Burn Money – Become A Patron of Iron Man Records

March 3, 2016

Burn-Money-A6-Postcard-No-Crop-Marks

Iron Man Records wants to make all new record releases available on Vinyl.

23 Patrons currently support the record label. You are invited to become a Patron to ensure the insanity continues.

The journey from 1996, when Iron Man Records began, has been back-breaking. The record label has generated a mountain of debt and a serious Class “A” drug habit would have probably worked out a lot cheaper. Everything I earn, working as a Tour Manager, goes into keeping Iron Man Records moving and your support would be much appreciated at a critical time.

Iron Man Records continues to release records by some of the most interesting and talented artists, writers, and musicians. There has to be something that opposes the “reality” that we are surrounded by every day.

I don’t expect everyone to like what the record label releases, but at least you have a choice.

Musicians have to go to band practice, pay for their rehearsals, record their music, and work out a way to release their music. Many musicians have to plan and finance the costs of touring to promote their music by themselves. Musicians also need to eat and have a roof over their head, and I do too. It’s a tough time for musicians and artists, and you have to be mad to carry on sometimes.

I want to return to making every release on Iron Man Records available on Vinyl, as well as via streaming, downloads and on CD. It’s madness in the current economic climate, but a little bit of madness is just what is required. Are you still with me on this?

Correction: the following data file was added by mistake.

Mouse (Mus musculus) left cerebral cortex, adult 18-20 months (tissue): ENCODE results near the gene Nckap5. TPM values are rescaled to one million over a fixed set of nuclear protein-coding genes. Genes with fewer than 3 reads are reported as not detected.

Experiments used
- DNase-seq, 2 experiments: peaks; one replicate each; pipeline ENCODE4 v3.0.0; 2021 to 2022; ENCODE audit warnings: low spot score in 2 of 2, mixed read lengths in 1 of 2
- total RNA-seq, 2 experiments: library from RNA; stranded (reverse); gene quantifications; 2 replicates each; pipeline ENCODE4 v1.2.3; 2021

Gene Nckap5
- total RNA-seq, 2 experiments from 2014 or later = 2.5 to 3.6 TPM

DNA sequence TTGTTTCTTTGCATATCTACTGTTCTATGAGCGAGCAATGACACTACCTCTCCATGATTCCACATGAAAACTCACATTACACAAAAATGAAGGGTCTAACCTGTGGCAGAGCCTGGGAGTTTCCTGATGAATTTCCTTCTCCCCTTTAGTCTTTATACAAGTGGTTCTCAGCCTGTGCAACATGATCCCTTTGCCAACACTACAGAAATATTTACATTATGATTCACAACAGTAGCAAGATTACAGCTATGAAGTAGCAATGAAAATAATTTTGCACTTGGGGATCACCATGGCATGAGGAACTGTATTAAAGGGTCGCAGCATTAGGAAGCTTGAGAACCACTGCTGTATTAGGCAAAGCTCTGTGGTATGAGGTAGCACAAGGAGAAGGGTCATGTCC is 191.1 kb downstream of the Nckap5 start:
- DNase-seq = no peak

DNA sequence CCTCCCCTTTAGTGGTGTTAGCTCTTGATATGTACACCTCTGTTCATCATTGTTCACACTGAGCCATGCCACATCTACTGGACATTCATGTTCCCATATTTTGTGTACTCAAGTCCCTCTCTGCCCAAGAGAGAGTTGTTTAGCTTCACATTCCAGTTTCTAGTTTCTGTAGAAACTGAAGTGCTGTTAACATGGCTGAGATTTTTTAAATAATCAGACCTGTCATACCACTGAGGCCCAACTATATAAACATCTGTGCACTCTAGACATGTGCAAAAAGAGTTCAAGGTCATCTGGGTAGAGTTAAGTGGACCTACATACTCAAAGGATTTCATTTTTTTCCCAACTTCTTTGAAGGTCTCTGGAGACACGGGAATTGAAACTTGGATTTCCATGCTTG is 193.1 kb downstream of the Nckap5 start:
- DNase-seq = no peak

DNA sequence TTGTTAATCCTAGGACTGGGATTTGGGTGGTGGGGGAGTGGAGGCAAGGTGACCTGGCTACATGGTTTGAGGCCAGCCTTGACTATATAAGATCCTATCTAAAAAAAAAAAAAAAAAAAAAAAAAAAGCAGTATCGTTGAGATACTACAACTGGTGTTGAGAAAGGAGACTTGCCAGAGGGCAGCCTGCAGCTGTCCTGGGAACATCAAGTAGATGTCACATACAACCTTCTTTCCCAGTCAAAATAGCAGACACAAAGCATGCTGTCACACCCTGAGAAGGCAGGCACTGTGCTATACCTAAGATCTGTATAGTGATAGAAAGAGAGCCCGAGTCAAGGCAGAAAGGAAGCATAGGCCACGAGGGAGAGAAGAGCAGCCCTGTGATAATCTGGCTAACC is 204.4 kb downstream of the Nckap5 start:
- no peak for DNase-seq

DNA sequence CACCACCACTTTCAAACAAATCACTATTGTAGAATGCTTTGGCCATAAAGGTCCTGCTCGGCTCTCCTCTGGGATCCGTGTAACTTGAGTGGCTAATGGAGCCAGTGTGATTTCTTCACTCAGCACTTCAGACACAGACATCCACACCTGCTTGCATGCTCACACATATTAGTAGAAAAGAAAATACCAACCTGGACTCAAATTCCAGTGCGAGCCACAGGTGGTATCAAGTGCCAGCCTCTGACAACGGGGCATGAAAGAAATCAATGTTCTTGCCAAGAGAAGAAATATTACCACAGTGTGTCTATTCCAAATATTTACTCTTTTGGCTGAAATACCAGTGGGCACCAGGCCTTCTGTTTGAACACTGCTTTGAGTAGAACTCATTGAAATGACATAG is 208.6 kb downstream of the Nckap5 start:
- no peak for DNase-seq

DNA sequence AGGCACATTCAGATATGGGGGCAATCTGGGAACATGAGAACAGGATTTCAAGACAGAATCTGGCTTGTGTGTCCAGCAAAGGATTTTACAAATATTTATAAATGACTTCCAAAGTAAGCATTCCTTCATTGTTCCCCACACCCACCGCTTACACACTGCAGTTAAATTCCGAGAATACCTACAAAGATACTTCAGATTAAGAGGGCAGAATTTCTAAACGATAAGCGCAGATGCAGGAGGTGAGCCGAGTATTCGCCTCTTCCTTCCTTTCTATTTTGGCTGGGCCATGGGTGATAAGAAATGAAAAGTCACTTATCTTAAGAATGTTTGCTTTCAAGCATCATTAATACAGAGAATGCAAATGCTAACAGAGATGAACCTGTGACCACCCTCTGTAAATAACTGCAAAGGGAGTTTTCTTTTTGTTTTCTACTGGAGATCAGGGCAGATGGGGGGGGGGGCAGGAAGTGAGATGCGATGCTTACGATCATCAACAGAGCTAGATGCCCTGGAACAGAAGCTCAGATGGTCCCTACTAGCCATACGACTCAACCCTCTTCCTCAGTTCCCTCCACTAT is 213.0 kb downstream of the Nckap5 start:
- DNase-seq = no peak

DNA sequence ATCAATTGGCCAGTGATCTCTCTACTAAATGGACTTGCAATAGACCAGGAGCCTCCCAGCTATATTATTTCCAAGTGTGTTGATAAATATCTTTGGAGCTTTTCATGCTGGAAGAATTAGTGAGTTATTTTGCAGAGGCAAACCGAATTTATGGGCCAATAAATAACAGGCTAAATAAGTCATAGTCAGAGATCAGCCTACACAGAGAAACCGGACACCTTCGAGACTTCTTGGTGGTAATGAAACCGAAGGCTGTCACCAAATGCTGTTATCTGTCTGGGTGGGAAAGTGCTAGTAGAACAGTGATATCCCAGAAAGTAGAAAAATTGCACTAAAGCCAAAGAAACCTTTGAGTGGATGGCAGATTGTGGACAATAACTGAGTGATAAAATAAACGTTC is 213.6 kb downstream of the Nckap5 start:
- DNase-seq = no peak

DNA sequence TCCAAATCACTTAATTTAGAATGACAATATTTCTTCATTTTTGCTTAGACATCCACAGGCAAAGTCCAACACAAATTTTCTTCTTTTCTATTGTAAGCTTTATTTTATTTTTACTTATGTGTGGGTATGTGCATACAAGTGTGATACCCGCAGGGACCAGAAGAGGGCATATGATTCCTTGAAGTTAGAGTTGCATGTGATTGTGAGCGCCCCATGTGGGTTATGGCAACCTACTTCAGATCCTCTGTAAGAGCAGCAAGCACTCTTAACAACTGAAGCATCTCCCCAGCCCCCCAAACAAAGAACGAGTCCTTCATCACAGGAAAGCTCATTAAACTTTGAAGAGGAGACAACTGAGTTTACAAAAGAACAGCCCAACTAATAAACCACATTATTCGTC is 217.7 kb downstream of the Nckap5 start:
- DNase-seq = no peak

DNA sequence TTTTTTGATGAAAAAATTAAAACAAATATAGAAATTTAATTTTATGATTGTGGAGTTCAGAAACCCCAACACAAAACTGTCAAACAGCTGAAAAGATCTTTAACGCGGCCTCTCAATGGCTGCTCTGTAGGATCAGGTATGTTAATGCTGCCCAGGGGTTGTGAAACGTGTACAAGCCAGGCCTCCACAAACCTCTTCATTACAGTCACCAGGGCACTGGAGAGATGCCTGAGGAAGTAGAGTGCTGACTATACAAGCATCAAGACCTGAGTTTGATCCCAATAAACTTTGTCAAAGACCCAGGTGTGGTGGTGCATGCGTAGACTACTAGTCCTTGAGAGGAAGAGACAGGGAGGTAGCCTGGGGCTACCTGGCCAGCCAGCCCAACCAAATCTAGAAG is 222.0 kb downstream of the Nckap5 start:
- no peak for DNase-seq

BVPy5zWIEAAgl1f

I’m not asking anyone to pay for everything, nor am I asking anyone to pay me to run Iron Man Records, I can look after all that myself. What I want to do is invite people to contribute to reducing the costs of producing albums on Vinyl in exchange for a number of rewards to make it all worth while.

Patrons will get a copy of everything the label produces, as it becomes available. Patrons will also get access to digital files of everything, so you can listen on portable electronic devices, and you will get all sorts of other benefits. For example: free stuff from the Iron Man shop, stickers, email updates, free tickets, and whatever else I can think up as I go along. There is method to the madness, all you have to do is join in.

If you want to support struggling musicians who are up against it on a daily basis, then please consider offering your support to the cause.

I have put a page together on Patreon https://www.patreon.com/ironmanrecords which appears to be an interesting way to raise money. This will help produce Vinyl in small quantities and to the highest standards. Patreon lets you make recurring monthly donations and helps to reduce the upfront costs of producing music on vinyl. Anything from £1 a month or more is actually really helpful.

Iron Man Records is not in the pop business. The Label’s debts are what it’s worth. The label is trying hard, during a tough time in the history of recorded music, to help musicians and artists develop a sustainable future. To me, the simple way to do that, is to give the bands and artists a record to sell at gigs, that people would love to buy.